Woodson would play with three more teams until he retired in 2004. However, he'll always be best remembered as a Steeler.
Thunder and Lightning.
Peanut Butter and Jelly.
Yin and Yang.
I know this is supposed to be a "Mount Rushmore-like" list of only four players, but those inseparable items listed above are just like Kevin Greene and Greg Lloyd.
Neither can be excluded nor should each be mentioned separately.
From a period between 1993 and 1996, this duo wreaked havoc on opposing quarterbacks. Greene, another Hall of Famer, considers himself a Steeler, but only played three seasons with the "Blitzburgh" defense. However, of his five Pro Bowl, two were with the Steelers. Of his two All-Pro selections, one was with the Steelers.
In those three seasons in Pittsburgh, Greene accumulated 35.5 sacks. (It's something to consider he didn't make the Pro Bowl his first year with the Steelers despite having 12.5 sacks and three forced fumbles!)
With that type of impact, it would've been difficult to keep Greene off of this list. The same goes for Greg Lloyd, who joined the Steelers in 1988 and played through 1997 with the franchise. He would make five Pro Bowl teams between 91 and 95, with three All-Pro selections in 93, 94, and 95.
Lloyd didn't have the same sack numbers as Greene. He only hit double-digits once, in 1994. However, he was a tackling machine and set the edge often, which likely attributed to much of Greene's success on the opposite side.
When mentioning any of the Steelers great linebackers, both Greene and Lloyd come to mind. Therefore they're paired together here as two of the most inconic Steelers of the 90's.
So who could I have left off to allow for a perfect "four" on this list?
I know there's some eye-rolling on this one, but hear me out: there's no way Kordell Stewart can be left off of an "iconic" list. For how memorable Woodson was on defense, there's no denying what "Slash" did as a utility player in his rookie season.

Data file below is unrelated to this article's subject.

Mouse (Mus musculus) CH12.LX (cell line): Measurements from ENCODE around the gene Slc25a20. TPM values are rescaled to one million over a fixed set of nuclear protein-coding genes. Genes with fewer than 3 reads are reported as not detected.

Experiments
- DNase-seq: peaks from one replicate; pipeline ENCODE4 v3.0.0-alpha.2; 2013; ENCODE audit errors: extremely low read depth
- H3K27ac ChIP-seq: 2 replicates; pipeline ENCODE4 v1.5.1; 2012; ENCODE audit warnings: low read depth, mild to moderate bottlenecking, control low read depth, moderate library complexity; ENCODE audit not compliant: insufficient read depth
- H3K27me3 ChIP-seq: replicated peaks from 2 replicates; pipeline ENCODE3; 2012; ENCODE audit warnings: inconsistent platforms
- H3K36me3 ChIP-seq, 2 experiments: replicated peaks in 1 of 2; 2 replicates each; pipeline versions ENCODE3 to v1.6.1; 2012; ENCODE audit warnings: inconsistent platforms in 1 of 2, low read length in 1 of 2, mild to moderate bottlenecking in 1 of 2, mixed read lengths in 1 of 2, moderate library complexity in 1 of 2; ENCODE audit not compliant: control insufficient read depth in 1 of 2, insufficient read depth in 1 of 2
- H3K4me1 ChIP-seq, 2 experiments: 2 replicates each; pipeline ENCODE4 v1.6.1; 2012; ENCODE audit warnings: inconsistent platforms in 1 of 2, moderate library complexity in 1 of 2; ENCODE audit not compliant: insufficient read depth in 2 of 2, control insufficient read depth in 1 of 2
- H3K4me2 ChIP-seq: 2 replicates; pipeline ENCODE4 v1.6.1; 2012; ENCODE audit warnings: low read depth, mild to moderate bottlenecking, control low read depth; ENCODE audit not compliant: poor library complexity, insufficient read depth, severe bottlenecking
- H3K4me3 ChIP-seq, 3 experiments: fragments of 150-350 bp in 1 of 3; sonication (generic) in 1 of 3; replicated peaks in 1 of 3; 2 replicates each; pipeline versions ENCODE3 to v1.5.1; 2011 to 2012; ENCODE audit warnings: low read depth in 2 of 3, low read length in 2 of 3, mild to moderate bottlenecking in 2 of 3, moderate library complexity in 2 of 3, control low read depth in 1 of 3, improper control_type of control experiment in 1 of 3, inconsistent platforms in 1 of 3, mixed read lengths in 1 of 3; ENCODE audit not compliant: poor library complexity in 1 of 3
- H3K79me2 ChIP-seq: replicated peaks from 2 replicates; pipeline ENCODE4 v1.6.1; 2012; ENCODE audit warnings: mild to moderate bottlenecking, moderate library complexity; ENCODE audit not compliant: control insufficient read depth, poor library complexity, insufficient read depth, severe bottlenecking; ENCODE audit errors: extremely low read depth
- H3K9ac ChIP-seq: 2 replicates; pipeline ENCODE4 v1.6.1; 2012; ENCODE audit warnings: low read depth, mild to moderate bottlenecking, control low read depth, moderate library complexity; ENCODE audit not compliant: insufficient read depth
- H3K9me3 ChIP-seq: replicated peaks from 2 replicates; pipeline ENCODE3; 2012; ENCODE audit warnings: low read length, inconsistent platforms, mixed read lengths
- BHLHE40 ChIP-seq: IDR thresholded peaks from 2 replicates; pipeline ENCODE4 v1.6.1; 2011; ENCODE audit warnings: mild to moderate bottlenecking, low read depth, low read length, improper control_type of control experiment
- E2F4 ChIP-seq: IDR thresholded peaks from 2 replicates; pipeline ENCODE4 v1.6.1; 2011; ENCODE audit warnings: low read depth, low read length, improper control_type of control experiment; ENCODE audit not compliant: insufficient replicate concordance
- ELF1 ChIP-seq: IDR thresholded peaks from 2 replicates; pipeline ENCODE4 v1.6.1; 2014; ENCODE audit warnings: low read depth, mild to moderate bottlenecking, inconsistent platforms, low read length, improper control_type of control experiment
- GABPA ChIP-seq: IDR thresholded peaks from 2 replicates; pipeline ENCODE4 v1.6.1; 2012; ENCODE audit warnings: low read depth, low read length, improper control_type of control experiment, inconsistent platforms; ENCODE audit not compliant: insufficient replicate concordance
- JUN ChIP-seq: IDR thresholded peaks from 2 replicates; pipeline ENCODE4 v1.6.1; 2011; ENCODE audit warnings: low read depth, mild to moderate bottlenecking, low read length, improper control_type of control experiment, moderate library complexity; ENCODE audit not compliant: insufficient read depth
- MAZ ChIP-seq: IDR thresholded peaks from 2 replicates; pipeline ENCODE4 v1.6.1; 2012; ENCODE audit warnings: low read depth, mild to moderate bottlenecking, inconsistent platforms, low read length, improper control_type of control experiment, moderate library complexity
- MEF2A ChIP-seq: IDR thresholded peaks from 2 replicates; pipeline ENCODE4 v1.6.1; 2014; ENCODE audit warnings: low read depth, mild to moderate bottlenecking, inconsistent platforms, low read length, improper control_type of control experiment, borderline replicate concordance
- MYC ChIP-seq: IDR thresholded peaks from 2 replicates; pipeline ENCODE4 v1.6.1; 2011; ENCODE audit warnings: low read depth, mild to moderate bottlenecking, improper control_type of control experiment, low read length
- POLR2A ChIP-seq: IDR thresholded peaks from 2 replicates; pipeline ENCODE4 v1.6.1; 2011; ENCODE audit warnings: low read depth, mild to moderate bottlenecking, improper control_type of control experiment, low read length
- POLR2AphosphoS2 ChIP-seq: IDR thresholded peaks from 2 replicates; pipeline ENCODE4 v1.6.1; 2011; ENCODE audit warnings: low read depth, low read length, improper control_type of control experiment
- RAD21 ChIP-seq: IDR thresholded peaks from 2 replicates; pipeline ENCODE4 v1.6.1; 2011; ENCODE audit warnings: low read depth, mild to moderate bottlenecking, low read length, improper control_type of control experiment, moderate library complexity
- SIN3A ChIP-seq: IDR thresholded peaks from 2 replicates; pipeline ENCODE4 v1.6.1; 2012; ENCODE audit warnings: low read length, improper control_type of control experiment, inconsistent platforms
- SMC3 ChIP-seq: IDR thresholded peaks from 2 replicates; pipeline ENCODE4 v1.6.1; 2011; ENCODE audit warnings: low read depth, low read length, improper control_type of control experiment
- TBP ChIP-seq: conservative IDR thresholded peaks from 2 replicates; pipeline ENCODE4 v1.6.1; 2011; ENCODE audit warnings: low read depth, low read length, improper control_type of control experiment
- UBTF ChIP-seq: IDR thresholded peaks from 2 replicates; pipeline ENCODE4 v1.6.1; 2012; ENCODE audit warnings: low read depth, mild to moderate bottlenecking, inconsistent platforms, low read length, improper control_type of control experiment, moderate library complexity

Stewart was drafted in 1995 and would play with the Steelers for 8 seasons. During the course of his first two seasons, the college quarterback was converted to play wide receiver, where he earned the aforementioned nickname "Slash". Stewart would catch 32 passes for 528 yards and four touchdowns over that span of time, adding another four receptions for 45 yards and a score in a postseason run which led the Steelers to the Super Bowl during his rookie season.
As such, Slash's popularity soared from his versatility. Despite being a backup quarterback and the team's fifth receiver on the depth chart, Stewart's jersey became available in sporting goods stores and catalogs around the country. He also saw his likeness used on video games such as Sega Sports' NFL '97 and Midway's NFL Blitz.
Stewart's insertion into pop culture is reason enough to be iconic, but he'd also be remembered for a variety of other reasons throughout the 90's.
One of those reasons was a false allegation of being arrested for sexual behavior in a local park. Even after being dismissed, people recall that story years later for how wild of a rumor it was.
But off-field causes aren't the only reason Stewart's memory lives on as an iconic player of this decade. He would receive an opportunity to start at quarterback following the departure of Neil O'Donnell and actually lead the Steelers to an 11-5 record his first year as the starter.
Unfortunately, part of being an icon also means the memory of his decline. He threw three interceptions in a playoff loss to the Broncos that same season and would fail to lead the Steelers back to the postseason in the next two. He would fight for his job leading in the 2000's before leaving the team, but will never be forgotten in Pittsburgh.